The available evidence is strongly against most of Idaho’s wolves being quickly killed overnight in wolf hunts. (You have the evidence from the hunt numbers from last year in combination with the fact the number of wolf tag numbers sold have not been that huge this year.) This means its not going to be a situation where Idaho’s wolf population is going to be down to close to 150 say a month after the full scale wolf hunts begin. The threat of this sort of drop occurring really is more of a medium term concern.

    If the number of wolves being killed is large enough, that also gives the 9th Circuit an incentive to rule on the case more quickly since it shows potentially serious harm by delaying putting wolves back on the ESA.

    While Judge Molloy did not feel he could overturn 9th Circuit precedent himself, (he is basically supposed to defer to higher ranking courts on precedents after all) the 9th Circuit Court itself may feel differently or willing to give a justification on why this case is different than the previous ones they have ruled on.

  4. CodyCoyote says:

    I wonder if the rabble of Wolf Haters who have railed and wailed against ” that green activist Judge Molloy ” will now praise him with faint praise ?


    • jon says:

      Nope, doesn’t seem that way, They still are bashing him. Molloy will be forever known as a liberal greenie judge in their eyes.

    • Phil says:

      CodyCoyote: You mean like they did back in 2009 a year before Judge Molloy put wolves right back on the ESA and they threw everything at him but the kitchen sink? These types of people befriend anyone who is on their side and attack anyone who is against them. I wonder how Rockholm feels about Molloy right about now? Would like to hear his opinion on whether or not Molloy should be dismissed.

  5. Nabeki says:

    The ESA died last night.

    They should appeal and quickly. An injunction is desperately needed or when the dust settles, after the the guns are silent, there may be no wolves left to protect.

    • WM says:


      If “the ESA died last night,” maybe some of the strident wolf advocates that launched wave after wave of litigation challenging the delisting rules of the FWS ought to step forward and take credit for its demise.

      It didn’t have to go down this path, with a more middle of the road acceptance of the DPS rule for ID and MT (reserving the issue of WY’s defective plan), while keeping pressure on the states to meet the obligations of their respective management plan goals.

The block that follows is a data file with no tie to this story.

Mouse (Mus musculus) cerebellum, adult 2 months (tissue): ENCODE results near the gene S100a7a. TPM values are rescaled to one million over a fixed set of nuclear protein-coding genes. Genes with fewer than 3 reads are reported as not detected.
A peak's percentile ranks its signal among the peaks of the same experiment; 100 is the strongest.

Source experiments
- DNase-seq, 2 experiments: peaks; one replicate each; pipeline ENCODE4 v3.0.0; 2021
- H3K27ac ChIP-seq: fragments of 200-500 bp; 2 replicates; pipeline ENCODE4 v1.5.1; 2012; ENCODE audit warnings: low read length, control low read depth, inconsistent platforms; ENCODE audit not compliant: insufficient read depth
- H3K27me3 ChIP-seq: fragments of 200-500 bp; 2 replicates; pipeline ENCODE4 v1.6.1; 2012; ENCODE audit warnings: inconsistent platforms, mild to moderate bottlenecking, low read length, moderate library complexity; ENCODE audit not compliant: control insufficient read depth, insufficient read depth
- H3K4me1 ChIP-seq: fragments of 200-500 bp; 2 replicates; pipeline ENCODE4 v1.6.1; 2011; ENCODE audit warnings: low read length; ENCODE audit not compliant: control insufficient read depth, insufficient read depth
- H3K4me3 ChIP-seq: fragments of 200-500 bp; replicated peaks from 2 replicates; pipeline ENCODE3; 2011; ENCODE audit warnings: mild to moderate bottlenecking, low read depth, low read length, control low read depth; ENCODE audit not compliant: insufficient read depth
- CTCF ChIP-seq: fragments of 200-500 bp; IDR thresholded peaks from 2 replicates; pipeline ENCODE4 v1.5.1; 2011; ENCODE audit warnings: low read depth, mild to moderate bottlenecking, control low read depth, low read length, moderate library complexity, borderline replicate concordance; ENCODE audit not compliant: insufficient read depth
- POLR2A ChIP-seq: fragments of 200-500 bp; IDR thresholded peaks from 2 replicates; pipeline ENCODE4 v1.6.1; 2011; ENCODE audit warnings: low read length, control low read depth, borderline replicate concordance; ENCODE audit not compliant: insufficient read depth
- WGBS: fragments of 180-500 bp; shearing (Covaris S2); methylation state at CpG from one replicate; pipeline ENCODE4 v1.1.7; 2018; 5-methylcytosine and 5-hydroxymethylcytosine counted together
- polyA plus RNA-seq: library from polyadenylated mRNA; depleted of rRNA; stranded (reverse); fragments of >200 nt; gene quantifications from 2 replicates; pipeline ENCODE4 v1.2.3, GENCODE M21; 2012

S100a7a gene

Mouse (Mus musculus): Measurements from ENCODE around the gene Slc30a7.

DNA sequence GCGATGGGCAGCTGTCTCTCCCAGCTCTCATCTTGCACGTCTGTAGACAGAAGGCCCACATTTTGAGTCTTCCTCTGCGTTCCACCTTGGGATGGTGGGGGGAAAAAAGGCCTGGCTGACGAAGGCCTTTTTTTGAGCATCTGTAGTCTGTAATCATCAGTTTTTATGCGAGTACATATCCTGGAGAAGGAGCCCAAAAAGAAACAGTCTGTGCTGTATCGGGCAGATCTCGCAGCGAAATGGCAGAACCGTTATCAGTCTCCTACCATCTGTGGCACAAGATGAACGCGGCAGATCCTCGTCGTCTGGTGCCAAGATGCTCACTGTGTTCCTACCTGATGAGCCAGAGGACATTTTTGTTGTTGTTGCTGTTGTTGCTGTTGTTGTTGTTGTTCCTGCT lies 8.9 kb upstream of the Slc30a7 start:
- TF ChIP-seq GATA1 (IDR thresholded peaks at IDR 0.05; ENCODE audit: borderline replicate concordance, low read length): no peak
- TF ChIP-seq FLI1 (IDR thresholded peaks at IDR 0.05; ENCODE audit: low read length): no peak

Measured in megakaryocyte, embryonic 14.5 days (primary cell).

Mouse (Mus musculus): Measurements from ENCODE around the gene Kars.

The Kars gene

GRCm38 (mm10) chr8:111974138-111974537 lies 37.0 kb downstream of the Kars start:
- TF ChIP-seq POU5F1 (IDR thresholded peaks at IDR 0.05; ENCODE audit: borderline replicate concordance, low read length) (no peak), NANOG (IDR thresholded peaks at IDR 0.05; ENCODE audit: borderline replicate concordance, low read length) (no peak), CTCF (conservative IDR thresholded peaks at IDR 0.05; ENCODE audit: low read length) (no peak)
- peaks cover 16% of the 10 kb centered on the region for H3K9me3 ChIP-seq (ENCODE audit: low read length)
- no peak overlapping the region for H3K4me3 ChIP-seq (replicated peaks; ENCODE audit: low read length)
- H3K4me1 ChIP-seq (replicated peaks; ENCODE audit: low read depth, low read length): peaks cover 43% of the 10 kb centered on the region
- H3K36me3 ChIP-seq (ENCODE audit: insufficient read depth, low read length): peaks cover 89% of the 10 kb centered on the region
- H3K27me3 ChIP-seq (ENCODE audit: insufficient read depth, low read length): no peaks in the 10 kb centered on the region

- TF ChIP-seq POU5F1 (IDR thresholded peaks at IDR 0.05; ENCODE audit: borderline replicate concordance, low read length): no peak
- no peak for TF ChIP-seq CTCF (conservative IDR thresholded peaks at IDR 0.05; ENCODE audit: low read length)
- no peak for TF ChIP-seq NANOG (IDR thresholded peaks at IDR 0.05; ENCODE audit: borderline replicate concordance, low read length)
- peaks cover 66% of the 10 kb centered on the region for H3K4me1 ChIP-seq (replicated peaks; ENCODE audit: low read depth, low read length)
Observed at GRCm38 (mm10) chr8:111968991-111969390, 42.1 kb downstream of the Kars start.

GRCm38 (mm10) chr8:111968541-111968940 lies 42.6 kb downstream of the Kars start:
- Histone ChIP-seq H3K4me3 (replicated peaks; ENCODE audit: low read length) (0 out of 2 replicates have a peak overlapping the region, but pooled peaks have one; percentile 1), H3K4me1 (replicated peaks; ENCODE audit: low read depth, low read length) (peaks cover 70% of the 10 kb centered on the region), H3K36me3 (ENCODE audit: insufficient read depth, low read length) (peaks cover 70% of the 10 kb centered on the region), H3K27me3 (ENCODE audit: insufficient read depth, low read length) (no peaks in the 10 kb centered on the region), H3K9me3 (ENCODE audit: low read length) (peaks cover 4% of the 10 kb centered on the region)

The case could have continued forward on the science in Judge Molloy’s court room in the suit before this one – had the DPS issue remained out.


      • Ken Cole says:


        • WM says:


          Which part? Nabeki’s statement the “ESA is dead,” or my assertion that some of this was preventable with less strident advocacy?

          By the way, I don’t think the ESA is deadm or even affected so much. This thing could have been even worse.

          There is this instant realization that riders are bad. Well, I got news for ya, they have been used for a VERY long time, slipping in something not relevant to the legislation going forward like an appropriation/defense bill. This little underhanded “avoidance of the rule of law” has been going on for awhile. It just doesn’t get challenged much, and while I agree with Molloy on his disdain for it, this is not something new.

          The most egregious part of this debate is that the ESA probably needs to be addressed given its long run without mid-course corrections (DPS and signficant portion of range being just two). Most major laws get mid-course corrections every few years.

          If the ESA gets targeted for attention, it could not be at a worse time than now or even the next 2 to 4 years.



          ++nor is it evidence that plaintiffs took their advocacy too far++

          Cause and Effect. If you look at the fifteen year history of NRM wolf reintroduction, and the general terms of that agreed plan and where we were prior to the codification of the 2009 rule, the answer will become clear. Same is true for the the GL wolves. Taking advocacy too far is the cause, and the rider, and emboldened state are the effects, as was the legislation proposed for WY (but defeated).

          Expect this stuff to happen in the GL if this two species issue gains traction and begins to take off, especially with the likes of some of the disgusting politicians emerging from the Mid-west.